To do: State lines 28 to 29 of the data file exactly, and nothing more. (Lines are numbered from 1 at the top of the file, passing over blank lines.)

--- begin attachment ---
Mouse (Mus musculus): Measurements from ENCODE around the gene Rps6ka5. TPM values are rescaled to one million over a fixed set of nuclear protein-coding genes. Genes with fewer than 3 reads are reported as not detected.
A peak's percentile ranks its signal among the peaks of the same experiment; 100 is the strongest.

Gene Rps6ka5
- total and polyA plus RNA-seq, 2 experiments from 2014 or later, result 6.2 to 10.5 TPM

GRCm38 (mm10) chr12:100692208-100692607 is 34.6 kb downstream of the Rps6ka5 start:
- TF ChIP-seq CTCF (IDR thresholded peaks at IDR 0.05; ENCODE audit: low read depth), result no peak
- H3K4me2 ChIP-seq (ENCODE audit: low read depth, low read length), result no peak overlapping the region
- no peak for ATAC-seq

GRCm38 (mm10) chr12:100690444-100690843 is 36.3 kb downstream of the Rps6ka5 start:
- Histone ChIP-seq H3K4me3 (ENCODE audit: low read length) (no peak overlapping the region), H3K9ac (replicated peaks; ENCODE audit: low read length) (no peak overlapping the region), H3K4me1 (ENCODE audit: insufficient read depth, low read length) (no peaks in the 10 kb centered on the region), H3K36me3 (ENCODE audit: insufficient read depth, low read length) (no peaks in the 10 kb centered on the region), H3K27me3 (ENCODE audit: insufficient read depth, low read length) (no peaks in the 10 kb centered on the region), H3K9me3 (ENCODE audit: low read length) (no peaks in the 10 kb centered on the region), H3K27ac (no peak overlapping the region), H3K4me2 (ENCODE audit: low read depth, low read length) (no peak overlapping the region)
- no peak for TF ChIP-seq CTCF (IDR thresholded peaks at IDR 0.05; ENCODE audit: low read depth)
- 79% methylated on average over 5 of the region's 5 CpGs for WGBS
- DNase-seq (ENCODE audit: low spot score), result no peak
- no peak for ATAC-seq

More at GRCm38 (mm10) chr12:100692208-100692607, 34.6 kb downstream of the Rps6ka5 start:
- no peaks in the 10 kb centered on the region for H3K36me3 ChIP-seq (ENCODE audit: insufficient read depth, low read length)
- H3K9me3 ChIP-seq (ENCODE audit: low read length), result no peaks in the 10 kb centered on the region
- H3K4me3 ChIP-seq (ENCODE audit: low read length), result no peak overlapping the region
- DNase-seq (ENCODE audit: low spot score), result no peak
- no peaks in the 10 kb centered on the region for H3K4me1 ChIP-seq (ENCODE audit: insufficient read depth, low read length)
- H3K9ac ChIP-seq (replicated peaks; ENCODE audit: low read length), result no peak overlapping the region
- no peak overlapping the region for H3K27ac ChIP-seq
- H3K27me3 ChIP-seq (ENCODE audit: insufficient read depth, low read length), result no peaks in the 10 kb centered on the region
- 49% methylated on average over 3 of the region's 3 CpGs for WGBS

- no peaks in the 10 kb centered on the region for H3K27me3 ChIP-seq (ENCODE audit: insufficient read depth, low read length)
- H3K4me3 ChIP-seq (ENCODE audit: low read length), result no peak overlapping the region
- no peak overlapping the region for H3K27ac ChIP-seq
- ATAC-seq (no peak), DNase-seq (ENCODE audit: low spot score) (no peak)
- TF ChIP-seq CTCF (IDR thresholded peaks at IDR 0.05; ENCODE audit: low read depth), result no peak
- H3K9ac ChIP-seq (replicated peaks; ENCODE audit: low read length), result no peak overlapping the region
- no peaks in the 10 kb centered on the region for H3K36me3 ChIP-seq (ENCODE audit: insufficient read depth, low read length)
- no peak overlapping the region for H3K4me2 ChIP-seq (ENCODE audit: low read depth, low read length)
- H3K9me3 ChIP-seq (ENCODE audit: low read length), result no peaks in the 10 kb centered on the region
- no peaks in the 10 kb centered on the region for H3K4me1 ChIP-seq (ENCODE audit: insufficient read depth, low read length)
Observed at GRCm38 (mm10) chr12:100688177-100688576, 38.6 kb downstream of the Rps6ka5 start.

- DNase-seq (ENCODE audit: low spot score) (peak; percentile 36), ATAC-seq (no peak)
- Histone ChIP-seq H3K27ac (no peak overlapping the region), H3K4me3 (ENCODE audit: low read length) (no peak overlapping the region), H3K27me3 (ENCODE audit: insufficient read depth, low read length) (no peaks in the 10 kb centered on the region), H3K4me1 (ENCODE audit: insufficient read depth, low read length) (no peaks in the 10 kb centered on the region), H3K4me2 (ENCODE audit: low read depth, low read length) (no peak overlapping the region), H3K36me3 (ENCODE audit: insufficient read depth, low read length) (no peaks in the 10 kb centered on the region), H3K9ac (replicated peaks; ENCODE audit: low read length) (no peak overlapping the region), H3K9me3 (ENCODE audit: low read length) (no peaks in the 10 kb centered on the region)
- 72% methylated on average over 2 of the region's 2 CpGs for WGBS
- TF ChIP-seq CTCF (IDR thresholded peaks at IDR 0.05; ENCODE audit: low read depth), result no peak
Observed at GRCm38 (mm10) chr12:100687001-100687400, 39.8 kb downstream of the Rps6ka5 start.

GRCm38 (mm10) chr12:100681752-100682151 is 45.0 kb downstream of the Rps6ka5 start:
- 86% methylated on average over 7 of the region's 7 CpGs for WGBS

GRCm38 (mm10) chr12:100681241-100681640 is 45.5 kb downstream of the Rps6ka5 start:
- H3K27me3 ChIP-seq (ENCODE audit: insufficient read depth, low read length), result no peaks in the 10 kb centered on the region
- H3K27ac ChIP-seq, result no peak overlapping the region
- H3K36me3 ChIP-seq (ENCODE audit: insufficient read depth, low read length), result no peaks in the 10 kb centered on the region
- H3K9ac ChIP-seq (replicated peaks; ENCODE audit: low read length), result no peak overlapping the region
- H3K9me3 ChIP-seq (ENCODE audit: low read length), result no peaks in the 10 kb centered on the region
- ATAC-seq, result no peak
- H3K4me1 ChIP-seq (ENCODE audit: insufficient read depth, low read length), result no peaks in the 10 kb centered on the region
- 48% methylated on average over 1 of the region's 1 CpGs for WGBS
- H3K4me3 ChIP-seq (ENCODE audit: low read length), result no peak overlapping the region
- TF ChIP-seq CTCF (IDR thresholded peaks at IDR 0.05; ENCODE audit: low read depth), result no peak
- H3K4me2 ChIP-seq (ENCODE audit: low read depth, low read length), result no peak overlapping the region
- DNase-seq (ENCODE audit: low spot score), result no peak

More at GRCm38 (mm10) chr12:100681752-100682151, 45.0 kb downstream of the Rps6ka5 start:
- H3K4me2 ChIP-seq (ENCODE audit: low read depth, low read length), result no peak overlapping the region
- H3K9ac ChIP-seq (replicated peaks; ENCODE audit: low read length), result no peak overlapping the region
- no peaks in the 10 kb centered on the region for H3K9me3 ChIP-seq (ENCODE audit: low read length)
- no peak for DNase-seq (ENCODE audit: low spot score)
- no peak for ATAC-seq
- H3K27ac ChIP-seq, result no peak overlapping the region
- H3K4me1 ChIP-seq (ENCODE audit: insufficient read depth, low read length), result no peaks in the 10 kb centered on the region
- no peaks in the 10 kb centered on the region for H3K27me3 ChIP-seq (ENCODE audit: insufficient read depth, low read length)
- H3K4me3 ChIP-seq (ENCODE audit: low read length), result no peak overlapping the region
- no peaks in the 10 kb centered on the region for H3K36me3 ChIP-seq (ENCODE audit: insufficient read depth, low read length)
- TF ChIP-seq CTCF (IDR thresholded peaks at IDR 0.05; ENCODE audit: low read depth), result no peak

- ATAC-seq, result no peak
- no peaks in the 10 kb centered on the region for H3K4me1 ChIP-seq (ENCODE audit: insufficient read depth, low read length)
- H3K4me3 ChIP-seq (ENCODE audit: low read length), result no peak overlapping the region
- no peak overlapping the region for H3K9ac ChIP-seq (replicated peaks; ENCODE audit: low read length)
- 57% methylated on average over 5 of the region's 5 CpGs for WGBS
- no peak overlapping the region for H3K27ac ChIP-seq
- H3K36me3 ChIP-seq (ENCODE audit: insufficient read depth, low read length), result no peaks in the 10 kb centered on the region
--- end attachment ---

- ATAC-seq (no peak), DNase-seq (ENCODE audit: low spot score) (no peak)
- TF ChIP-seq CTCF (IDR thresholded peaks at IDR 0.05; ENCODE audit: low read depth), result no peak